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Will Sprott Of The Mumlers Releases First Full-Length Solo Record, ‘Vortex Numbers’

In Music
Will Sprott moved to Seattle without a job or place to live, but he isn’t too concerned about all that.

Will Sprott moved to Seattle without a job or place to live, but he isn’t too concerned about all that.

By his own admission, Will Sprott has been doing “some strange things for money” these days.

After spending five years in Oakland, the San Jose-born singer, songwriter and former leader of The Mumlers is now living in Seattle. He moved there about a year ago, without any idea of where he would live or work.

He’s been able to pick up odd jobs—as a tour manager for Seattle band La Luz and for a bike delivery service. One of the oddest occupations of late came in the form of a contract position for a Boeing subcontractor. Off and on for about six months, the 33-year-old Sprott, would show up at 4 a.m. in the morning, sit in a chair and tally the number of people who jaywalked across a given street, drawing an accompanying diagram of the route they took. He says his employer used the information he gathered to figure out where to place crosswalks.

As Sprott discusses his various and sundry gigs, he chuckles and through his languid drawl it’s clear that he isn’t worried about finding ways to make rent. He seems confident that everything will work out, and in many ways things already have. As an artist, the struggle to stay afloat has proven inspirational, he says.

“I think a lot of the songs are about that very thing—about not making everything super easy for yourself,” he says, referring to his brand new album, Vortex Numbers, which came out this week. “I like making things difficult for myself. For now, at least, I’m glad to be taking in a wider world.”

It shows. The songwriter’s travels away from his hometown of San Jose have resulted in some of the best music he’s ever written. On the 10-track Vortex Numbers—which finds Sprott meditating on the end of a relationship, the soul-crushing and soulless nature of the rat race, and the challenges of being a strange person in a strange land—Sprott boils down all the best of what he did on previous Mumlers releases, producing a compact album that nonetheless plumbs the depths of the human experience with his clever and vivid lyrical constructions.


“You might not see my face anymore,” he sings to an unnamed former lover on “Under My Eyes.” “I might not hold you in my arms like I did before. Please don’t think I’m leaving you behind. I’ll carry everything in the bags under my eyes.” The song moves forward over a dusty, shuffling beat, a warm guitar line and shaky harmonies, which recall the loose and rambling chemistry of Jagger and Richards.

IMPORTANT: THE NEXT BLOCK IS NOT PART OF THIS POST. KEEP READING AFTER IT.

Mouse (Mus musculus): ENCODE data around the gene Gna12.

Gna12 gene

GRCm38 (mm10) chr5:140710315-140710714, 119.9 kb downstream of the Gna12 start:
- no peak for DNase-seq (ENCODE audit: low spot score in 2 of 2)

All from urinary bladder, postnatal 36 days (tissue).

He creates a spooky atmosphere on “Psychic Lady,” a song with a propulsive beat, which recalls “Coffin Factory” from the 2009 Mumlers release, Don’t Throw Me Away. The song describes the various roles people play in society, from scientists to wrestlers to the titular psychic lady.

“Everybody’s got a job,” he sings. “I’m going to do my job. When you are through, you will be paid, don’t forget you will be paid. You will be given what you have earned. You will take home what you deserve.”

It’s the kind of observation that would be banal in almost any other context, but in the hands of Sprott it turns into something infinitely more profound.

If Vortex Numbers feels at all like previous Mumlers records it’s due mostly to Sprott’s unique lyrical style and preference in chord progressions. The arrangements themselves are far more stark than anything he’s done in the past.

“I think this album is a little bit more stripped down,” Sprott notes, a fact that may have more to do with the fact that he’s going it alone this time, than any deliberate decision. The Mumlers was a six-piece band that took “a really maximalist approach” to recording, he observes. For the new record, he says that he didn’t consciously try to pair anything back.

“I was just making songs,” he says with a shrug.

And he plans to continue making songs and sharing it with his fans, including the hometown crowd—hopefully. A tour is in the works with La Luz, and while there is no San Jose date planned just yet, he aims to book one. Just like everything in Sprott’s life, he seems quietly confident that he’ll find his way, one way or another.

Check out Sprott’s “A Dog Will Love You When Nobody Else Will”

And take it back to 2009 with “Coffin Factory” by The Mumlers:

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